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Sunday, July 10, 2005

July 9, 2005

I READ the report that two ex-Singapore Armed Forces (SAF) regulars will be discharged from service following their conviction and sentencing for their involvement in the dunking incident ("CJ raises jail terms of commandos", July 8) with concern.

I do not wish to question the wisdom of the court in meting out its sentence. The judgement has been passed and those responsible are being punished accordingly.

But why does the SAF make it a general rule to discharge regulars who have served jail sentences?

These two servicemen are decorated soldiers of our elite commando forces. Not only have they served the nation well up to this point, but they will most certainly be well-equipped to give many more years of service. It is also clear to me that neither of them had set out intentionally for the tragedy to occur.

In the spirit of the Yellow Ribbon Project — calling for the employment of ex-convicts — should the SAF not consider accepting these men back on the basis of their past contributions, their elite skill and knowledge in military craft?

And the fact that their common experiences over this unfortunate incident would now make them better officers?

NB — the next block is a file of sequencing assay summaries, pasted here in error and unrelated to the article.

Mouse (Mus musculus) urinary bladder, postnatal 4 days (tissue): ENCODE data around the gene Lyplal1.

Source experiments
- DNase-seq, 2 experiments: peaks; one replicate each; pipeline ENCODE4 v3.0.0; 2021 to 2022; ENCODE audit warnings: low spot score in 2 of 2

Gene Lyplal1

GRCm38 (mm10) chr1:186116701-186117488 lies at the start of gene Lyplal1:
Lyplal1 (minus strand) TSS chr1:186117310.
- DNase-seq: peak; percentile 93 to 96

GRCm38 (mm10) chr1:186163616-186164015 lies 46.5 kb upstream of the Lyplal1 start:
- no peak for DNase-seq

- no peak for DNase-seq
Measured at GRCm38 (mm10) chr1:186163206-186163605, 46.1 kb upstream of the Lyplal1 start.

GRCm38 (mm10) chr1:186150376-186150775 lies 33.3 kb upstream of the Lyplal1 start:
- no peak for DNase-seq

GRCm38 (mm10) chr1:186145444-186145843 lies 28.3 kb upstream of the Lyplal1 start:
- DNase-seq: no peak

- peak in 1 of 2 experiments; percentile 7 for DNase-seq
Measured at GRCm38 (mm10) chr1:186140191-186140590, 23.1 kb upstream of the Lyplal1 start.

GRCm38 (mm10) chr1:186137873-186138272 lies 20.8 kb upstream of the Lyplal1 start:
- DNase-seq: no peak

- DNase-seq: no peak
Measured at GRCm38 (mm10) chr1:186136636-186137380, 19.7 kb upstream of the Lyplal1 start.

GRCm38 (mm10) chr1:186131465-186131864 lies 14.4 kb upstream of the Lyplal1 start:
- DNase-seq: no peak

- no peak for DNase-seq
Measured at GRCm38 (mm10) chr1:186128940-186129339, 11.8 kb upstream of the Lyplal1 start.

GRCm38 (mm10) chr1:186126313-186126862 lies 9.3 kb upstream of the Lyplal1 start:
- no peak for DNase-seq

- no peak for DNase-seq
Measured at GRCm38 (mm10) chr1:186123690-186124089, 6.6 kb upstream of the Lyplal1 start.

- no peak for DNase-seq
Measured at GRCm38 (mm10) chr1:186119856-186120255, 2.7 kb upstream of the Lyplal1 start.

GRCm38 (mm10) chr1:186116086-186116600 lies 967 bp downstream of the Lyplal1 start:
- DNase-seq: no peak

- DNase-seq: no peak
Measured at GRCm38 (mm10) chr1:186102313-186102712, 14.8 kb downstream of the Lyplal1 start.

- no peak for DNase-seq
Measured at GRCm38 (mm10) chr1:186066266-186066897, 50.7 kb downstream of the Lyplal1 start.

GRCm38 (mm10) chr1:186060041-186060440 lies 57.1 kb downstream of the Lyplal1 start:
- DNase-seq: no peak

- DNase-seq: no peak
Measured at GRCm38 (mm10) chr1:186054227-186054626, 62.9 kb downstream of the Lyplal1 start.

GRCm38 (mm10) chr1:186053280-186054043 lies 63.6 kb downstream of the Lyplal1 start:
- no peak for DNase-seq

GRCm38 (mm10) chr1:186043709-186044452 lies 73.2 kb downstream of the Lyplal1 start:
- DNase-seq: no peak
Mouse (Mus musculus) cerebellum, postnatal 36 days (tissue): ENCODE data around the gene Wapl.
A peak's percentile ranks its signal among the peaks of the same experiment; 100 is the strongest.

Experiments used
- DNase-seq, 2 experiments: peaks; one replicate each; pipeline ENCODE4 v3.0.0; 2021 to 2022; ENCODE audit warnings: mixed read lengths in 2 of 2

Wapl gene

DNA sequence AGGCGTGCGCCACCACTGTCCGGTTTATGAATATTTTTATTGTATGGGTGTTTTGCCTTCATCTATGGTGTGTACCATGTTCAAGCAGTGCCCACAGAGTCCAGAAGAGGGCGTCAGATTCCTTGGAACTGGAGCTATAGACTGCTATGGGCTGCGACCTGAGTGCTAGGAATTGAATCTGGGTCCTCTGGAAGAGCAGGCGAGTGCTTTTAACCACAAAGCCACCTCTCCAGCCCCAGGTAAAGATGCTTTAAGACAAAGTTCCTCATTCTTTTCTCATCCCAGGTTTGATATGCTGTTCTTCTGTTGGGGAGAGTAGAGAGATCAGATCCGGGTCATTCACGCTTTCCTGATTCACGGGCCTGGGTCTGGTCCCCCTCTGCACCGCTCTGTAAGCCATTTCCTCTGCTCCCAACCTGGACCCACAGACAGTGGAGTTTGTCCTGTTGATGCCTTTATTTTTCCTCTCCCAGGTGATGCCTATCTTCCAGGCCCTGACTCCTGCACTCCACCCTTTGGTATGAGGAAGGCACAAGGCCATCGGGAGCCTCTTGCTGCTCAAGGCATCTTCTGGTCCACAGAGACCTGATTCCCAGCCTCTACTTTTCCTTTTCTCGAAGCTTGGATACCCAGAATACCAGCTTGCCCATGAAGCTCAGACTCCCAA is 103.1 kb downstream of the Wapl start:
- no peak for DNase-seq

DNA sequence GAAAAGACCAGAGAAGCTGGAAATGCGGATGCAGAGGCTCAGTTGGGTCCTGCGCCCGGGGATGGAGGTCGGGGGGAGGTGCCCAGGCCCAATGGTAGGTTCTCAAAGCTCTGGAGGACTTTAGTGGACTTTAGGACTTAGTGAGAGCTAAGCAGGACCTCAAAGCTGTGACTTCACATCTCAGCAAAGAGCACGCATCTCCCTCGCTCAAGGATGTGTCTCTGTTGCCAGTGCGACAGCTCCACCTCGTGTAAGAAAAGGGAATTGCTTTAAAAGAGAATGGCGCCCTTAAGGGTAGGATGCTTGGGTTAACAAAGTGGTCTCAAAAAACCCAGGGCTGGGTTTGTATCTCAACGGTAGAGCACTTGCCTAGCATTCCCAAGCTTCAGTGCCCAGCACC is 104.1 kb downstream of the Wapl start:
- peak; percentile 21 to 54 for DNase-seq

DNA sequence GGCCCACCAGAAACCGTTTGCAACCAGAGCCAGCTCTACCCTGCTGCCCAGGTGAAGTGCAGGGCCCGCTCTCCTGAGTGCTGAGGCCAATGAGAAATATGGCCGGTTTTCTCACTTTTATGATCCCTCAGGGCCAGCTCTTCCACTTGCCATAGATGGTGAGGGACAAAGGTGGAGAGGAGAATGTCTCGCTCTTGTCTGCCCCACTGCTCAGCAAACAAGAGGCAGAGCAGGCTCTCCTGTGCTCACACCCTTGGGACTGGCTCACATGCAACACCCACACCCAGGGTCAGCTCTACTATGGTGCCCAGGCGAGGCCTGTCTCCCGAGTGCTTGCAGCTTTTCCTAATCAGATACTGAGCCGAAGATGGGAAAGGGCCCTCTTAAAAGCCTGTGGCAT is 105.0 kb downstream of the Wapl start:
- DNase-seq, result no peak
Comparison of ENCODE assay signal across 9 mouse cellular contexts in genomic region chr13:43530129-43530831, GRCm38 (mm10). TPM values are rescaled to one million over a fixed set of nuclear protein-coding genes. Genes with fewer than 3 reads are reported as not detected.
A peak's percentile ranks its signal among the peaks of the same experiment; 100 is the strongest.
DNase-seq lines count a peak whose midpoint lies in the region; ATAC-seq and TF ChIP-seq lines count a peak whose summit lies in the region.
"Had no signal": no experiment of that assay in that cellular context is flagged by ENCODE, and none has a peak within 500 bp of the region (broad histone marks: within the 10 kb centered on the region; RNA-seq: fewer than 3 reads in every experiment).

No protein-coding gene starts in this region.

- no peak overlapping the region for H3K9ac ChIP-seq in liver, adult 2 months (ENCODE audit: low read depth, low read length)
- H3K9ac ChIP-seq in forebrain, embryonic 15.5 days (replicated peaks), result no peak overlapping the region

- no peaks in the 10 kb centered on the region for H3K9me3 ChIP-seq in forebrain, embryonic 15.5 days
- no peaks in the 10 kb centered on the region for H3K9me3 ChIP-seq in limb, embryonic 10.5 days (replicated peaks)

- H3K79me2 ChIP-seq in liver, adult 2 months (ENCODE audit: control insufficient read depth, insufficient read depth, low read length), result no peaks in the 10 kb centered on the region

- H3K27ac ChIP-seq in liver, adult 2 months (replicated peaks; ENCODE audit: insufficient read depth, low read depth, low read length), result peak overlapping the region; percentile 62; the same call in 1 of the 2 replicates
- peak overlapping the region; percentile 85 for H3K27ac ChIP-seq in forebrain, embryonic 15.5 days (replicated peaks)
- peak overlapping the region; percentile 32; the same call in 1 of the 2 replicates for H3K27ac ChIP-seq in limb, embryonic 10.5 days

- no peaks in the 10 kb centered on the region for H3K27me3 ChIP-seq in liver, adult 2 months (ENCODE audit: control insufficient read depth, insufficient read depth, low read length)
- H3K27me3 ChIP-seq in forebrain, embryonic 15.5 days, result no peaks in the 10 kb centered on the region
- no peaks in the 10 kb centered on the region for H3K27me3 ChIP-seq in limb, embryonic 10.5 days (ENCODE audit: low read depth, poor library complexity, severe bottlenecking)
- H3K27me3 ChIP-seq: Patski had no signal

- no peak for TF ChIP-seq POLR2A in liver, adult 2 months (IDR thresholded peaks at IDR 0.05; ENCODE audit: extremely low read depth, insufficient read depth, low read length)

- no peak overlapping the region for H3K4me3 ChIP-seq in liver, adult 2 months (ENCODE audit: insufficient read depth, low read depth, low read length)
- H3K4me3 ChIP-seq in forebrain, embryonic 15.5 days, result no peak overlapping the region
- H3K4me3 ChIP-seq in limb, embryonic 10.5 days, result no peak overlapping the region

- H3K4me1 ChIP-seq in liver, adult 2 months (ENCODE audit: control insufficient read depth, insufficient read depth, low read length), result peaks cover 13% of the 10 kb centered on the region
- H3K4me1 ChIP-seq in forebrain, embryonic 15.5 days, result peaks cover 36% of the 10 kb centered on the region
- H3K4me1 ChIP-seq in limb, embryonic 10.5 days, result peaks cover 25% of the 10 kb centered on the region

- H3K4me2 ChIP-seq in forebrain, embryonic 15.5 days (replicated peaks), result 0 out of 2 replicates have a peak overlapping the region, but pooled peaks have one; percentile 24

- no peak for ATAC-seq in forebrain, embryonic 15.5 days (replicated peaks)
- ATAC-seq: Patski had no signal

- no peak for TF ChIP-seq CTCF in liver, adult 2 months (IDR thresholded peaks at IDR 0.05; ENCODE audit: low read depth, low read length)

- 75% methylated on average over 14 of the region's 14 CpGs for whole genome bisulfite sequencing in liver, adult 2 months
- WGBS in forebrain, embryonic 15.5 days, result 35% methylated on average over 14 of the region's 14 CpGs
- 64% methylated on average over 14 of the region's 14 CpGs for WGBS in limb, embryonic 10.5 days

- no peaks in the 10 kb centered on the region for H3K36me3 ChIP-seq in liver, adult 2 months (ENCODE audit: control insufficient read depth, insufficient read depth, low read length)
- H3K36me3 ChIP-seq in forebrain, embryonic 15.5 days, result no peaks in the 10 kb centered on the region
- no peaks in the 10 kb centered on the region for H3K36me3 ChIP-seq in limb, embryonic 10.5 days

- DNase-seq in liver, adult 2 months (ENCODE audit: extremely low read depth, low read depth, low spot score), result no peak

The Government must make itself a role model for helping to re-integrate ex-convicts back to society. It should believe in the Singapore Prison Service's rehabilitation efforts.

It must not be perceived to be applying double standards.


DECORATED? Decorate my fucking darn arse!

The only GOD DARN THING CJ forgot to "decorate" was their backside!

Private sector sacked their staff who goes to prison anyway. Why should SAF be different?

What decorated soldiers? Did they fight in a war? Did they sacrifice for Singapore?

No lah, they went for extra pay and more possibilites of career advancement...

Be real.

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